Orome1 writes: No two people are believed to have identical fingerprints, but researchers at the New York University Tandon School of Engineering and Michigan State University College of Engineering have found that partial similarities between prints are common enough that the fingerprint-based security systems used in mobile phones and other electronic devices can be more vulnerable than previously thought. The vulnerability lies in the fact that fingerprint-based authentication systems feature small sensors that do not capture a user’s full fingerprint. Instead, they scan and store partial fingerprints, and many phones allow users to enroll several different fingers in their authentication system.
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Submission + - SPAM: Exploit Revealed For Remote Root Access Vulnerability Affecting Many Routers

Orome1 writes: Back in January 2013, researchers from application security services firm DefenseCode unearthed a remote root access vulnerability in the default installation of some Cisco Linksys (now Belkin) routers. The flaw was actually found in Broadcom’s UPnP implementation used in popular routers, and ultimately the researchers extended the list of vulnerable routers to encompass devices manufactured by the likes of ASUS, D-Link, Zyxel, US Robotics, TP-Link, Netgear, and others. Since there were millions of vulnerable devices out there, the researchers refrained from publishing the exploit they created for the flaw, but now, four years later, they’ve released their full research again, and this time they’ve also revealed the exploit.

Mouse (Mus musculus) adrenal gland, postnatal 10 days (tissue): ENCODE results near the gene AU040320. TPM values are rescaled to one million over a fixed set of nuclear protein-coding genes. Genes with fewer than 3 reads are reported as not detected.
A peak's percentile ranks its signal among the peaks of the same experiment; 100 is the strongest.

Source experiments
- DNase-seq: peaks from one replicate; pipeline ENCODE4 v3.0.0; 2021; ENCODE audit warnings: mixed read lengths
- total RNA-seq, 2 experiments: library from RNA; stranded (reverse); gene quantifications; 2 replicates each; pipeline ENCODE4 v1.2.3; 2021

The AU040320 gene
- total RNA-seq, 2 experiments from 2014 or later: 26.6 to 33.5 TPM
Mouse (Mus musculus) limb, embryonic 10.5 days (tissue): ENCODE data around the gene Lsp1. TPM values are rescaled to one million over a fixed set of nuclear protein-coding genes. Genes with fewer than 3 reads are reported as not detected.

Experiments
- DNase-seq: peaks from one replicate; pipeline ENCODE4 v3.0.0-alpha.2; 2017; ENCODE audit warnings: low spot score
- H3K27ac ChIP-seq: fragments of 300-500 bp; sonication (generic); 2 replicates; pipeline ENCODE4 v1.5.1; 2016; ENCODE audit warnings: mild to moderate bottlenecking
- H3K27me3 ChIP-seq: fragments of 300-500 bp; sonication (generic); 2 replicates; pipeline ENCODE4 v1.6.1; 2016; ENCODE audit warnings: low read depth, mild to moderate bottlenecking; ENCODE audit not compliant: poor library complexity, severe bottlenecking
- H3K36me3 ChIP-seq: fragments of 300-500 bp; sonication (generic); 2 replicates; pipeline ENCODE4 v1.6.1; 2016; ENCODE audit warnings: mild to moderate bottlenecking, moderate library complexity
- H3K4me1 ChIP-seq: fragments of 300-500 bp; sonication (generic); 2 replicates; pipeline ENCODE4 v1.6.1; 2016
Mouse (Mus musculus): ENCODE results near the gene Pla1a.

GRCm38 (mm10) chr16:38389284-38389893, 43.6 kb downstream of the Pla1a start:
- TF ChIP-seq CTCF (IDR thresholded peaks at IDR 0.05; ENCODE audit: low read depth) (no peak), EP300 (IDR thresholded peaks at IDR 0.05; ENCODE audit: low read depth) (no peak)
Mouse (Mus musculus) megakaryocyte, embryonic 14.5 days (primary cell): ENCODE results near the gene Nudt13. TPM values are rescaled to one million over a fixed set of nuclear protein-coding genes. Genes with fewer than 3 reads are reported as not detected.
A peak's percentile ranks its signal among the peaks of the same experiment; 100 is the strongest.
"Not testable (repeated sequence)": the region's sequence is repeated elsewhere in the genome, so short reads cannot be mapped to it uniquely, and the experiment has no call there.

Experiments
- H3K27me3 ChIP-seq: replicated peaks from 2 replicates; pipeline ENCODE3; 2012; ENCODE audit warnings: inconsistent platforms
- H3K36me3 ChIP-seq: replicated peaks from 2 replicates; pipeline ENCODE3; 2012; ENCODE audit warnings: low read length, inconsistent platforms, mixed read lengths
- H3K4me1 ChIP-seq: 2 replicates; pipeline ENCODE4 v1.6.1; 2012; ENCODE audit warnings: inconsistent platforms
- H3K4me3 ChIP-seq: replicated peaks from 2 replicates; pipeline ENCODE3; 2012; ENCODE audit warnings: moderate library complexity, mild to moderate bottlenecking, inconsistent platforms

Link to Original Source

Submission + - SPAM: 270,000 Customers Affected In UK Loan Firm Wonga Data Breach

Orome1 writes: Personal and financial data of some 270,000 customers of UK payday loan firm Wonga have likely been pilfered in a data breach. The data that was accessed by the attackers includes the name, e-mail address, home address, and phone number of around 245,000 customers in the UK and 25,000 customers in Poland, as well as the last four digits of their payment card number and/or their bank account number and sort code.
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American Farmers Are Still Fighting Tractor Software Locks ( 316

Manufacturers lock consumers into restrictive "user agreements," and inside "there's things like you won't open the case, you won't repair," complains a U.S. advocacy group called The Repair Association. But now the issue is getting some more attention in the American press. An anonymous reader quotes NPR: Modern tractors, essentially, have two keys to make the engine work. One key starts the engine. But because today's tractors are high-tech machines that can steer themselves by GPS, you also need a software key -- to fix the programs that make a tractor run properly. And farmers don't get that key.

"You're paying for the metal but the electronic parts technically you don't own it. They do," says Kyle Schwarting, who plants and harvests fields in southeast Nebraska... "Maybe a gasket or something you can fix, but everything else is computer controlled and so if it breaks down I'm really in a bad spot," Schwarting says. He has to call the dealer. Only dealerships have the software to make those parts work, and it costs hundreds of dollars just to get a service call. Schwarting worries about being broken down in a field, waiting for a dealer to show up with a software key.

The article points out that equipment dealers are using those expensive repair calls to offset slumping tractor sales. But it also reports that eight U.S. states, including Nebraska, Illinois and New York, are still considering bills requiring manufacturers to sell repair software, adding that after Massachusetts passed a similar lar, "car makers started selling repair software."